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Colleen Plumb: Animals Are Outside Today
Text by Lisa Hostetler.
The photographs of Colleen Plumb (born 1970) examine the scope of intersections and relationships between humankind and other creatures, seeking to draw out the contradictions that have shaped our relationships with animals throughout history. The animals she portrays range from beloved house pets to circus animals and even road kill. Weaving imagery of life and death, Plumb plays with the whole gamut of attachments and emotions we hold toward animals. Karen Irvine of the Museum of Contemporary Photography writes of this work: “[Plumb] uses color, framing and focus to draw our attention to details that are alternately humorous, delightful and disturbing, making the viewing of her pictures an ever-changing and engaging experience.” Animals Are Outside Today is the photographer's first monograph; it collects 74 color photographs that expose both our kinship and our disjuncture from other creatures of this earth.
Featured image, Flamingo, 2000, is reproduced from Animals Are Outside Today, in which Lisa Hostetler writes, "Her photographs frequently depict places where simulated nature and the real thing overlap. In Flamingo, for example, an artificial flamingo burst forth from the center of the composition, an expected presence in the midst of greenhouse snapdragons. The undeniable beauty of the picture, with its delicate rendering of light and color, combined with the playful jolt of recognition it induces, makes the flamingo especially vibrant. Although it is the most obvious form of manufactured nature in the image, in fact, it is not the only one: a greenhouse is by definition an artificial environment and the snapdragons are cultivated, not voluntary. In sum, the picture as a whole is a poignant reminder that the line between the human and animal worlds grows ever thinner as the distinction between nature and culture is increasingly blurred."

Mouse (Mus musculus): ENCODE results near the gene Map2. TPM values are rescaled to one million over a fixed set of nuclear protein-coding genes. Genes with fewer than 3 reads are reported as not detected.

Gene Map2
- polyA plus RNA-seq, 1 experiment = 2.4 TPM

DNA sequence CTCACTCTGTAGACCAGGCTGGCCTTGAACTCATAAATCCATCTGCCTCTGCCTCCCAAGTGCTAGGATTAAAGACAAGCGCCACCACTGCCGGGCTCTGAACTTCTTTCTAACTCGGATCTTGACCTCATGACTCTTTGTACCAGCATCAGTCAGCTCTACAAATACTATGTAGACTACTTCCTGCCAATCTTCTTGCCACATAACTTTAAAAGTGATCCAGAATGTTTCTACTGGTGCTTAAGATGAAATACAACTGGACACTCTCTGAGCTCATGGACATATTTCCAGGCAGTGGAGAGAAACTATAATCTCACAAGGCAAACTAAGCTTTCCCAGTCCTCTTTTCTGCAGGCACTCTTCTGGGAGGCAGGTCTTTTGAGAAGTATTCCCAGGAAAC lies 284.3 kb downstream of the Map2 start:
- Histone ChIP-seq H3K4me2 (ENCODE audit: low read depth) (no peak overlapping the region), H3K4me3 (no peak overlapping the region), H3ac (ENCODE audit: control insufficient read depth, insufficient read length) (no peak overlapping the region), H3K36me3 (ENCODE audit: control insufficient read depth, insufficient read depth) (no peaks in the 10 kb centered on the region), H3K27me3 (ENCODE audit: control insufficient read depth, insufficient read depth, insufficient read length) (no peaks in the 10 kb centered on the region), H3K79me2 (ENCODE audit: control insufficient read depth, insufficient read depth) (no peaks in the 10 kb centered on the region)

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FROM THE BOOK
"Animals Are Outside Today
takes its name from a sign that photographer Colleen Plumb encountered on a visit to the zoo on a sunny, temperate day. Taken out of context, the little reads as an existential tautology, albeit one that it is easy to forget while subsumed in the activities of everyday metropolitan life. Like Plumb's title, the snapshots of the fawn in y neighbor's backyard were reminders that animals--'wild' animals--are indeed outdoors among us today and every day. Outside is, of course, their native habitat as it is ours. But why is it so easy to forget this fact? Is I because we imagine ourselves as harmless, benevolent beings but at the same time consider the natural world as belonging to us alone? If we remembered that animals are outside today, would we behave different on a daily basis?"
Lisa Hostetler, excerpted from Breaking Wild in Animals Are Outside Today.
USD $65.00 | CAN $90 UK £ 57
Pub Date: 2/25/2020
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USD $50.00 | CAN $67.5 UK £ 45
Pub Date: 7/31/2011
Active | In stock